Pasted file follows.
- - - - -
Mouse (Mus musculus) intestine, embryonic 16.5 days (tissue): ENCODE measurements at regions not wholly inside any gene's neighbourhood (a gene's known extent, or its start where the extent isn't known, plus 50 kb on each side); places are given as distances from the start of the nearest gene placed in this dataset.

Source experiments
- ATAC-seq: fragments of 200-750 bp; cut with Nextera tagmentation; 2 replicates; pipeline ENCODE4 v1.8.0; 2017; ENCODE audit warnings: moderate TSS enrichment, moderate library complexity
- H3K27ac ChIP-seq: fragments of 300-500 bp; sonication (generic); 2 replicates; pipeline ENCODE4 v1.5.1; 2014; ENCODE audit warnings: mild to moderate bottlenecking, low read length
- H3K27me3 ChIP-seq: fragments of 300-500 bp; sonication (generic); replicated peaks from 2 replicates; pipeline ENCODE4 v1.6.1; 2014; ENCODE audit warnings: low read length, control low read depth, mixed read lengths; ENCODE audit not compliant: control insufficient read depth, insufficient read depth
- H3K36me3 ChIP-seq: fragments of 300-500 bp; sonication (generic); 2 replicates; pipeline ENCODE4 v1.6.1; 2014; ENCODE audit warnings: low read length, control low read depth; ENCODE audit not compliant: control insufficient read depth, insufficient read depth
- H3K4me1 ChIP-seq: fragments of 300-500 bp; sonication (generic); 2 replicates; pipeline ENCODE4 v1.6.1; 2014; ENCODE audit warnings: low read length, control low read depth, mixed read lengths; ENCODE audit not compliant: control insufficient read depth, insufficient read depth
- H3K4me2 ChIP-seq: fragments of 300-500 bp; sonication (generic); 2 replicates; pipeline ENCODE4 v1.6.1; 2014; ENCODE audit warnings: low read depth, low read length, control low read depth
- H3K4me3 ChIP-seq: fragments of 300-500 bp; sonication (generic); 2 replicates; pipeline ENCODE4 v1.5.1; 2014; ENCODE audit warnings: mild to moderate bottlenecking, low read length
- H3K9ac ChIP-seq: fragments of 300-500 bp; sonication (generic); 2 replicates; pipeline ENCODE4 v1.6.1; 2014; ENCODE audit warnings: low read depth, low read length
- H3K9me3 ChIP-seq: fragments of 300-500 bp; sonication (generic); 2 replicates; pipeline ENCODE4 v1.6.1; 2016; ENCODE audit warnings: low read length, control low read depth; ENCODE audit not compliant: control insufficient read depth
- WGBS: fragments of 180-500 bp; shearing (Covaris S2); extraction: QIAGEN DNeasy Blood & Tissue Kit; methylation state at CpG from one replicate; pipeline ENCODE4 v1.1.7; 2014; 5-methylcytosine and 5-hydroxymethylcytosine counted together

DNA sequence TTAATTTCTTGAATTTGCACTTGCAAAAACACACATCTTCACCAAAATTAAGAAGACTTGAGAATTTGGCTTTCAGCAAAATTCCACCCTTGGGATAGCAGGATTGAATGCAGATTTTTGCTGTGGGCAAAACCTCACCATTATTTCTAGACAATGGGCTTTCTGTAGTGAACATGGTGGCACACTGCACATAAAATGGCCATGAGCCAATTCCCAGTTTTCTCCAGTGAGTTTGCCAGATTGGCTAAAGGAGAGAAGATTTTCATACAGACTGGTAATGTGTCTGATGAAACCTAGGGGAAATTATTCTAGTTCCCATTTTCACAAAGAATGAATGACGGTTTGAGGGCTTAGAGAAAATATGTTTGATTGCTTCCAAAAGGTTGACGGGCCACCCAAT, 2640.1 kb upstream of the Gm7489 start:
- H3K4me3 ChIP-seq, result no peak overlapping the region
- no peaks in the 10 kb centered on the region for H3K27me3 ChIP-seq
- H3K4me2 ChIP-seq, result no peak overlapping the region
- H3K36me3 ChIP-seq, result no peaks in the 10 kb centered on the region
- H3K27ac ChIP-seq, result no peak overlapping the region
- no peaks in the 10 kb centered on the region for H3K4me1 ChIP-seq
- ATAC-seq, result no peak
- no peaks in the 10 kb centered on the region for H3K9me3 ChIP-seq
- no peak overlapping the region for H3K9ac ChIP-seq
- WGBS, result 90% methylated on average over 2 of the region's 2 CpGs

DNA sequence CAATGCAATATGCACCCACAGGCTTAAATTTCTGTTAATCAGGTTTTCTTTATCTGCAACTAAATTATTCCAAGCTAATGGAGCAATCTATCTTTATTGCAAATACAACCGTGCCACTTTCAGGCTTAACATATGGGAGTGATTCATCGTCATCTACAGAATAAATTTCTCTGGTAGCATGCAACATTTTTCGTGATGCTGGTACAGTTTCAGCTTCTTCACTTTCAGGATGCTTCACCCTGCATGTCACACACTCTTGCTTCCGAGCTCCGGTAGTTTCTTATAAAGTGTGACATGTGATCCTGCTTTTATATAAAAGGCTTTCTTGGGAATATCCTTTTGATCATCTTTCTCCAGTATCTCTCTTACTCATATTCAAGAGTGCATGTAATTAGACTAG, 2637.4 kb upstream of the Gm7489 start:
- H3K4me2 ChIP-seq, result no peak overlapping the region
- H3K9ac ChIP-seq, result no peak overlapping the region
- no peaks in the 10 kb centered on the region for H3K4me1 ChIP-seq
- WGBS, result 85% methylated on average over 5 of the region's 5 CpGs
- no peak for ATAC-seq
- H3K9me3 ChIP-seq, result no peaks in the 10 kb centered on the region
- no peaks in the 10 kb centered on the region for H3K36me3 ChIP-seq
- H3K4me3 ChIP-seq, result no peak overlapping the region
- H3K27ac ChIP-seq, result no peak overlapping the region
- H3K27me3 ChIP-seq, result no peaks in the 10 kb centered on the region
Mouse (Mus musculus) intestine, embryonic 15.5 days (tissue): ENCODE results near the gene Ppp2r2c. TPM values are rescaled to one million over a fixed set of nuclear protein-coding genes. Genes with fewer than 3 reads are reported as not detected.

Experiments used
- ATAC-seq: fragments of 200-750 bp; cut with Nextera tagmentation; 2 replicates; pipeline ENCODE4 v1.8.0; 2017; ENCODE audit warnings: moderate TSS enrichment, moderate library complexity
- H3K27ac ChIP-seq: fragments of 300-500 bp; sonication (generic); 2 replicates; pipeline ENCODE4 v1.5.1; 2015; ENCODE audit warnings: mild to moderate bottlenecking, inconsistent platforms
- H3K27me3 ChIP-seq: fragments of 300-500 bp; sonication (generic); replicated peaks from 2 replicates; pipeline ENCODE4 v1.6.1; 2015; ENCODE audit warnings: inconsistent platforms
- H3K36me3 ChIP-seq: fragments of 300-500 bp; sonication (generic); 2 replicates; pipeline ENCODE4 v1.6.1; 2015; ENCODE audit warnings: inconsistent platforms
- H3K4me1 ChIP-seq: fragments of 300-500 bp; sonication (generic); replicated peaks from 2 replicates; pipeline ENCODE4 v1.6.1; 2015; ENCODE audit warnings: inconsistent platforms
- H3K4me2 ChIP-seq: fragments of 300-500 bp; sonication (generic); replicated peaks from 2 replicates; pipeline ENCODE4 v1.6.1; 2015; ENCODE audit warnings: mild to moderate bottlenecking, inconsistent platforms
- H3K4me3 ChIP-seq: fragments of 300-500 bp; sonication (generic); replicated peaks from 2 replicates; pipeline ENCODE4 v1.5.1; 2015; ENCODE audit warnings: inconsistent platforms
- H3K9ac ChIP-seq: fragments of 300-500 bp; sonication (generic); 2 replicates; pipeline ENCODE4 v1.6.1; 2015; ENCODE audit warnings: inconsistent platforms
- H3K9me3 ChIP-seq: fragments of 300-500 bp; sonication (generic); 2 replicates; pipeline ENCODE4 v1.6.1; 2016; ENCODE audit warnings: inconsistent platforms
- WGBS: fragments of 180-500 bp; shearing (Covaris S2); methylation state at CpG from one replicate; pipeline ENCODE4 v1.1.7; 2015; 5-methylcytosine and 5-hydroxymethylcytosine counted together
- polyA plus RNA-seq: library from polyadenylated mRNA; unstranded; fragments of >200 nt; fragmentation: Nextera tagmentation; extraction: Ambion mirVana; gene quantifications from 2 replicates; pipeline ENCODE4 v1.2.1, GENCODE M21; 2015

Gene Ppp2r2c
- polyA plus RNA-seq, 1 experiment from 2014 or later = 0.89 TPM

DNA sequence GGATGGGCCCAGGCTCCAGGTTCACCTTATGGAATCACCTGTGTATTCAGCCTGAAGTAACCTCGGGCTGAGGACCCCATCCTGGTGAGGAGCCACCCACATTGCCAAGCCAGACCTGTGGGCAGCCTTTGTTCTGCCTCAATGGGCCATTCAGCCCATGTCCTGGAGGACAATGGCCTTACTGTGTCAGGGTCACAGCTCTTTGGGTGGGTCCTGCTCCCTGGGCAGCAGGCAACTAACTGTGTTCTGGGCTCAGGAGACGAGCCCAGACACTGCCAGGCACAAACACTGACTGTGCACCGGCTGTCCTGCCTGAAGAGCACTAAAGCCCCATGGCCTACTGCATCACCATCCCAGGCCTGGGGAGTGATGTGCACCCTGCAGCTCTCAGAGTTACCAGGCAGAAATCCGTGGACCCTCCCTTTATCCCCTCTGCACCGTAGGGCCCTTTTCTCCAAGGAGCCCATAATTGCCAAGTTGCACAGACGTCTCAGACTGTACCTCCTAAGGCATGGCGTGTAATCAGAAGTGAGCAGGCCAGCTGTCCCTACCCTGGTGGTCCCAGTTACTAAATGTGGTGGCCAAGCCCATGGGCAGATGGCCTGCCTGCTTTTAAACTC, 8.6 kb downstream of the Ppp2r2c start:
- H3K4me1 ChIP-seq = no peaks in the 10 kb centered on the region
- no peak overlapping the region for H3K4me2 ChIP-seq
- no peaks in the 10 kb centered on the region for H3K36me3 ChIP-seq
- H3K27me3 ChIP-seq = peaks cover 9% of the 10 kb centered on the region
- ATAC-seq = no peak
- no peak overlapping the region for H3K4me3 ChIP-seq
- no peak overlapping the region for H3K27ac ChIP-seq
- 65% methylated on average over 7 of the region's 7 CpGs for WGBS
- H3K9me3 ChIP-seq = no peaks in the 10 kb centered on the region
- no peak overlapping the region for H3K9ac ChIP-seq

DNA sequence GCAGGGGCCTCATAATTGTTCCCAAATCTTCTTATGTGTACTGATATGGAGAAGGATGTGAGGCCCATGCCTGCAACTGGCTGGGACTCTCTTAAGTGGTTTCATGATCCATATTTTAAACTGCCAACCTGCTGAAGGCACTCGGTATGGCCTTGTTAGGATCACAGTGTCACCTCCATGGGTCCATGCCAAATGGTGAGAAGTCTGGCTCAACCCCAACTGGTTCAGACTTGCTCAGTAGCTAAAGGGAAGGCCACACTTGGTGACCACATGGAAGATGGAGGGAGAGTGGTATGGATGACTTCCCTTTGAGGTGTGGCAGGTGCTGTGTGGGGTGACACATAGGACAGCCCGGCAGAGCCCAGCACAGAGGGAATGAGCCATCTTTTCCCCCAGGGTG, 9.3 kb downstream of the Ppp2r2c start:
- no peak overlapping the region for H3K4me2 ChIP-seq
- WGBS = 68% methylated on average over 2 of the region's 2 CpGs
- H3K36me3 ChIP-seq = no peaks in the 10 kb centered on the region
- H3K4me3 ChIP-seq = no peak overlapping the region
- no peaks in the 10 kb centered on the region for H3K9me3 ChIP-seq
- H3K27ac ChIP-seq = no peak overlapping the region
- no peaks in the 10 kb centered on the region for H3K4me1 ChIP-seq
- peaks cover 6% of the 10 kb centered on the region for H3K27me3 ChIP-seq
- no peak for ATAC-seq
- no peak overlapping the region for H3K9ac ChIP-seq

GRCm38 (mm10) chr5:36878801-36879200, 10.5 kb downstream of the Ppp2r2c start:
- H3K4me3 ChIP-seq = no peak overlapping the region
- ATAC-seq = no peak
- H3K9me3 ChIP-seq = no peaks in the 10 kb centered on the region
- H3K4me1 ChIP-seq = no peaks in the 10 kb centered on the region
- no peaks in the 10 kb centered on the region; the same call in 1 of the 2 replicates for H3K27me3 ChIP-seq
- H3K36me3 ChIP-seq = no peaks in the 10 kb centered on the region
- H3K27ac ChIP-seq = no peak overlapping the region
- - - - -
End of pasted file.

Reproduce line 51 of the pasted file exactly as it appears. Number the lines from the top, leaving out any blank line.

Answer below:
- H3K4me1 ChIP-seq = no peaks in the 10 kb centered on the region